I would try a larger needle. Since it is already applied it's too late to change, but, are you sure you used the right Heat and Bond? As Hulamoon said, the ultralite works fine-at least it has for me- but if you don't use the one made for sewing you will have trouble. I know, I've made that mistake

    Leave a comment:


  • Peggi
    replied
    Re: Stitching through fusible web

    I know you said you switched needles, but have you tried a larger needle?

    Leave a comment:


  • Sewbusy1
    replied
    Re: Stitching through fusible web

    I agree with RiverMomm. I have developed a very strong dislike for Heat n Bond. Had problems sewing it. I now use Steam a Seam Lite II, love this stuff. Never have problems of any kind. And I like to machine applique, so do quite a bit.

    Leave a comment:


  • Hulamoon
    replied
    Re: Stitching through fusible web

    I like Heat & Bond ultra lite. I never had a problem with it.

    Leave a comment:


  • cpwagner78
    replied
    Re: Stitching through fusible web

    Thanks for the tips. I've been practicing my stitch length while fmq. If I go at snail's pace it seems to work a lot easier, too. I have learned my lesson with heat n bond.

    Leave a comment:


  • RiverMomm
    replied
    Re: Stitching through fusible web

    I used Heat and Bond for my first applique quilt and finally had to rethink how to quilt it. I hate Heat and Bond for this very reason. In the future, Steam a Seam II lite or Misty Fuse are much more quilt applique friendly.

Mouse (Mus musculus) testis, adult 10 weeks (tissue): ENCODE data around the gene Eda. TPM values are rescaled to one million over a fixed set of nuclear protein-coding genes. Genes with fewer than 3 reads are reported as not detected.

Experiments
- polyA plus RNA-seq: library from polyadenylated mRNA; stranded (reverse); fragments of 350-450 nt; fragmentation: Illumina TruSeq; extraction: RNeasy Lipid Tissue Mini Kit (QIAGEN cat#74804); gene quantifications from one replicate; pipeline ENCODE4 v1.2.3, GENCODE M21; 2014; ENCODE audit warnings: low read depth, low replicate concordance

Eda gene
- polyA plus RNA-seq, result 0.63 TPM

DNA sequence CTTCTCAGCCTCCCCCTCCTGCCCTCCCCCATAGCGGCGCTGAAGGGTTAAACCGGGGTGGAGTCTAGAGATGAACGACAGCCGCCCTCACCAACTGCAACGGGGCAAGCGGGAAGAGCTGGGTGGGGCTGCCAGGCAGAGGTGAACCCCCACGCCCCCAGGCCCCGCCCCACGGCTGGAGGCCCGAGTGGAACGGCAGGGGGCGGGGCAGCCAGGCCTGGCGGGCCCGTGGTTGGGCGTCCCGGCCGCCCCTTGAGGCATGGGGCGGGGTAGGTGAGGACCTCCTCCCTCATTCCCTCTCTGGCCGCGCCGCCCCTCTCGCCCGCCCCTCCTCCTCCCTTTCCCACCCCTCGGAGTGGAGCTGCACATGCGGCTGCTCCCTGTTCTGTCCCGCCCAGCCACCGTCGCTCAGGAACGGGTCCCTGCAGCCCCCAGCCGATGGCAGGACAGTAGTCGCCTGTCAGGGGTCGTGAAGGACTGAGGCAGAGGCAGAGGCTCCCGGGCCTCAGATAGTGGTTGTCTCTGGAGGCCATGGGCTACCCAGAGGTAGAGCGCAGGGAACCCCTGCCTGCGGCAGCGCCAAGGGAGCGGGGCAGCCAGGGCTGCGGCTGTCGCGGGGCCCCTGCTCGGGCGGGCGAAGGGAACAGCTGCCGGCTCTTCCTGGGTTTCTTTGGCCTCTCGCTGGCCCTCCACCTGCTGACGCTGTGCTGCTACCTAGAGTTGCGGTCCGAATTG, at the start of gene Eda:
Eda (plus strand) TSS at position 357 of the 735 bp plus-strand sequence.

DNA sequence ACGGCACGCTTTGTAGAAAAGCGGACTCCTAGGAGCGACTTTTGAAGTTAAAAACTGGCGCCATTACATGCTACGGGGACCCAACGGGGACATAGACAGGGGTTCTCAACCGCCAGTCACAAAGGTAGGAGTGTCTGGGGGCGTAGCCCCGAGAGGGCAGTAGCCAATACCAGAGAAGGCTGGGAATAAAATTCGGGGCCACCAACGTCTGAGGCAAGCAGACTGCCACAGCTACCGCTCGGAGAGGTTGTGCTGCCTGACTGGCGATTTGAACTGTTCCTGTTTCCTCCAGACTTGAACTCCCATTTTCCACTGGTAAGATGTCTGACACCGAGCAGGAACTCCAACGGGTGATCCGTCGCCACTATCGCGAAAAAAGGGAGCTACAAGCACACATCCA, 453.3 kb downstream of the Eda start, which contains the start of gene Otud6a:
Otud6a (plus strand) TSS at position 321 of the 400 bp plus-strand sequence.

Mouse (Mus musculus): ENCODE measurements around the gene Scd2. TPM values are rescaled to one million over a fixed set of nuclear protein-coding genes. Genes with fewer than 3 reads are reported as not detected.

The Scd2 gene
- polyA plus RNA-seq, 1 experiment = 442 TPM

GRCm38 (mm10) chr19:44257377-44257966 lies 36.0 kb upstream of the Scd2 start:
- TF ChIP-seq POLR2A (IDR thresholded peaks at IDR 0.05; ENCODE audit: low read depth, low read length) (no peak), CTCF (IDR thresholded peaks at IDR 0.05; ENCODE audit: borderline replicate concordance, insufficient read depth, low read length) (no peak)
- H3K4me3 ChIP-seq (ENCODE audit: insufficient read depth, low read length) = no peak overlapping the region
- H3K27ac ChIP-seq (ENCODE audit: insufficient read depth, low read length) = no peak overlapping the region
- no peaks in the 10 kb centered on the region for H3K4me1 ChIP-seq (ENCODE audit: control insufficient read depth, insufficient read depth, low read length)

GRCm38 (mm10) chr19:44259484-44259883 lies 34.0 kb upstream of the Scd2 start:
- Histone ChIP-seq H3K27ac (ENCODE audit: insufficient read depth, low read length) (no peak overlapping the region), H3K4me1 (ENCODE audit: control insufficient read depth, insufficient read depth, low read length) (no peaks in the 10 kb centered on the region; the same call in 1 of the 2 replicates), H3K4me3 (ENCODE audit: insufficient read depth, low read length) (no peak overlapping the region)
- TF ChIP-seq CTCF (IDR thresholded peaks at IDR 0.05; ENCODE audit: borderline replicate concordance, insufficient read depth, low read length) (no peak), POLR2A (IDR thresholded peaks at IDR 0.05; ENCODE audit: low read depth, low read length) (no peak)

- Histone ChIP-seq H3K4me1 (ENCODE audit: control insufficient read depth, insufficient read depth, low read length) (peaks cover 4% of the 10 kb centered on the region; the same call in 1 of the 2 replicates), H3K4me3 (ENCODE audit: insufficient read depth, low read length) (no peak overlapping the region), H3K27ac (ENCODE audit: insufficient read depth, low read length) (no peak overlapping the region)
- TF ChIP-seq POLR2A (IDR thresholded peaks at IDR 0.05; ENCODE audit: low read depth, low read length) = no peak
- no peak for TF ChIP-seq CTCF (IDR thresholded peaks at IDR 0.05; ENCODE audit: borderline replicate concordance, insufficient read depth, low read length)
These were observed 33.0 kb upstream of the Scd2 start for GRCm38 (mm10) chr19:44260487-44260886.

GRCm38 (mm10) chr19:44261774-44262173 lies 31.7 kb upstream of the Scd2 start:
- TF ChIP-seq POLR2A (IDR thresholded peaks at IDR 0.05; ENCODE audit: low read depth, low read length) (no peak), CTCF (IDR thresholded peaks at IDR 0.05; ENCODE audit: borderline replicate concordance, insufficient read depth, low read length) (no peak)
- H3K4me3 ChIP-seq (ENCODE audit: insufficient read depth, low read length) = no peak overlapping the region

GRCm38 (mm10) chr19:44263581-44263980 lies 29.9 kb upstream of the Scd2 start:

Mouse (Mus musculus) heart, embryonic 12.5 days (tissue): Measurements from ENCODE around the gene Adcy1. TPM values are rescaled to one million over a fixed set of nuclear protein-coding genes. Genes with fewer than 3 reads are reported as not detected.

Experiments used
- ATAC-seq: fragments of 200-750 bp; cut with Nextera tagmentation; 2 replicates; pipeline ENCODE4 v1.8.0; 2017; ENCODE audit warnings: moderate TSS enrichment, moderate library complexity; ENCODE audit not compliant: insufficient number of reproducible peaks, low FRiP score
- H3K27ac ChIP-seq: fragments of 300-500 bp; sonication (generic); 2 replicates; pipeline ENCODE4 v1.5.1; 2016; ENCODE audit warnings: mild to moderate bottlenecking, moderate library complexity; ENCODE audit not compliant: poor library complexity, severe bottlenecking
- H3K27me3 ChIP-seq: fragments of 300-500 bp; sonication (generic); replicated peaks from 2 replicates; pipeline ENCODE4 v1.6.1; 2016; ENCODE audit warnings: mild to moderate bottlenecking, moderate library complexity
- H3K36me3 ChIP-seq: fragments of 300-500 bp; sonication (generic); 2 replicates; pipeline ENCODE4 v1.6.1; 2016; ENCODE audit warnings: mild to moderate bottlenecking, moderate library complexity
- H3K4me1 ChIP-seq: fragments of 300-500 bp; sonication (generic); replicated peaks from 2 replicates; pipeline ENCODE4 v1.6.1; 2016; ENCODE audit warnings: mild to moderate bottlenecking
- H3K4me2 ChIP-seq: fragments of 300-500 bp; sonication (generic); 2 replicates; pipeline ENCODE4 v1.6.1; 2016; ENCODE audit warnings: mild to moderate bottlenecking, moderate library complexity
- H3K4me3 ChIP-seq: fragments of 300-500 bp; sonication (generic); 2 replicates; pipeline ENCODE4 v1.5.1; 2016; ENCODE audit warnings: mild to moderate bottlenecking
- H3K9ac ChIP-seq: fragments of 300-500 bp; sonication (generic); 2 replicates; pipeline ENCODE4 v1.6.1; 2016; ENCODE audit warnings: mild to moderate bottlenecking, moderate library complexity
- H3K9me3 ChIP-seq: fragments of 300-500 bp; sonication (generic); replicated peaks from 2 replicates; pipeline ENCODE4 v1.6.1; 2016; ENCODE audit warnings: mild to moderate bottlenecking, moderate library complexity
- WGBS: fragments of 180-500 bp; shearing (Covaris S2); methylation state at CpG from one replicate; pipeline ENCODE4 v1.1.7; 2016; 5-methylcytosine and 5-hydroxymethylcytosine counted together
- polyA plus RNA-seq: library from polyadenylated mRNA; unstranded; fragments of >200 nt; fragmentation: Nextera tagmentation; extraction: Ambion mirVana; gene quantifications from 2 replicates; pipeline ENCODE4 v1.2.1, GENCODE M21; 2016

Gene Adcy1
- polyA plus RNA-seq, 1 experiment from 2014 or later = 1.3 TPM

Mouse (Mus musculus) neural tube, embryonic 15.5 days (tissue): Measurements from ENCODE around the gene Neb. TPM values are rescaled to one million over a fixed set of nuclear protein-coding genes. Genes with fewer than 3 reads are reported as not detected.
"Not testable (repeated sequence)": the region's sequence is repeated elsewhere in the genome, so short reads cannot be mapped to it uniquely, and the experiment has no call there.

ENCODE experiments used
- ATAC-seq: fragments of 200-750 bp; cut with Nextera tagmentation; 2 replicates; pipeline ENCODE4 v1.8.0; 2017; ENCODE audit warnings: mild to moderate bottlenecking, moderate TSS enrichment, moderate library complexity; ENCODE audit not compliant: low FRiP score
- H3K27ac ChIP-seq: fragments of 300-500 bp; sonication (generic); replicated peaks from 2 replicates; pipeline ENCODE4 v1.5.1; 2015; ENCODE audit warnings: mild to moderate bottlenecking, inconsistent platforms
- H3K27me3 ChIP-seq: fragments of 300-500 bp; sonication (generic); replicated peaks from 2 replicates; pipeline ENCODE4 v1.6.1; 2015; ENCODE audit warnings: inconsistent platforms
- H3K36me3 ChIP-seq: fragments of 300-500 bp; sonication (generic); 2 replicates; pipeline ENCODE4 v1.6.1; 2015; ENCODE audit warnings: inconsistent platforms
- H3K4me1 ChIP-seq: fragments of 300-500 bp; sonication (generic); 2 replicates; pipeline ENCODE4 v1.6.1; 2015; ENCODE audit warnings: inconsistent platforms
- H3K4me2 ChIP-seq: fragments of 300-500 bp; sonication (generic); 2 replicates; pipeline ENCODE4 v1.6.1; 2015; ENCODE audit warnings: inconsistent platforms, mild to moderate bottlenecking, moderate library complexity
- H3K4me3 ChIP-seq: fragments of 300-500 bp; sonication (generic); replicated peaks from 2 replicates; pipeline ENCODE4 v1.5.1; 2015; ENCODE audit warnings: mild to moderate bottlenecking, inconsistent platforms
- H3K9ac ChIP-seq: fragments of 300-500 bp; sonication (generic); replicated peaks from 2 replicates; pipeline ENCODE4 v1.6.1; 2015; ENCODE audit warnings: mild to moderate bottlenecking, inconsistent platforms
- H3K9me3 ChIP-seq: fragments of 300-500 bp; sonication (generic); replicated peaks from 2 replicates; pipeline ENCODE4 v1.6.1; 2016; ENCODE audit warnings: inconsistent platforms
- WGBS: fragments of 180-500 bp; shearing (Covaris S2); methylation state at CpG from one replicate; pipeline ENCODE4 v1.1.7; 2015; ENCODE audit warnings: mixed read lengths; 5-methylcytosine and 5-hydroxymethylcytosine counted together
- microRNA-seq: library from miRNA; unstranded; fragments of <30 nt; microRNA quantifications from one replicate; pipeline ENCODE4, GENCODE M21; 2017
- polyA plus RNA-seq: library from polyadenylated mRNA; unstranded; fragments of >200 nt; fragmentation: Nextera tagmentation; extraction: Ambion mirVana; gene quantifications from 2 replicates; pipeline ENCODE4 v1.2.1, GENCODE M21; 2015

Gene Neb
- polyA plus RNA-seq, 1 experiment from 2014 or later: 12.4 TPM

For my quilt, I ended up FMQ around and up to the edges of appliques. And then changed to a heavy duty needle and stitched around the outside edge of the applique (not FMQ but regular stitching) -getting very close to the edging. Then I did minimal stitching inside each applique. Sometimes I did an echo stitch inside if the applique were small. Other times I would do some stitching that went through the whole picture of the applique. And in the end, the quilt looked pretty good. When I finished that quilt, I promised myself never to use Heat and Bond again.

    I think your quilt will work out great! It will look like you planned it that way the entire time. Good luck.
    Last edited by RiverMomm; August 20, 2016, 05:42 PM.

    Leave a comment:


  • cpwagner78
    replied
    Re: Stitching through fusible web

    It's thermo web heat n bond. If it is too heavy, I've already appliqued everything. So is there a solution other than hand quilting?

    Leave a comment:


  • Hulamoon
    replied
    Re: Stitching through fusible web

    What kind of fusible are you using? It might be too heavy.

    Leave a comment:


  • cpwagner78
    started a topic Stitching through fusible web

    Stitching through fusible web

    I have been fmq on a crib size project with appliqued strawberries. Every time I try to quilt over the fusible web, these things happen. 1st the machine skips stitches. Then the thread gets tangled and breaks. Every time. I've tried changing the needle. I've cleaned the bobbin case. The machine is a brother cs6000i. It performs great otherwise, and I have completed many large and small projects on this machine.
Working...
X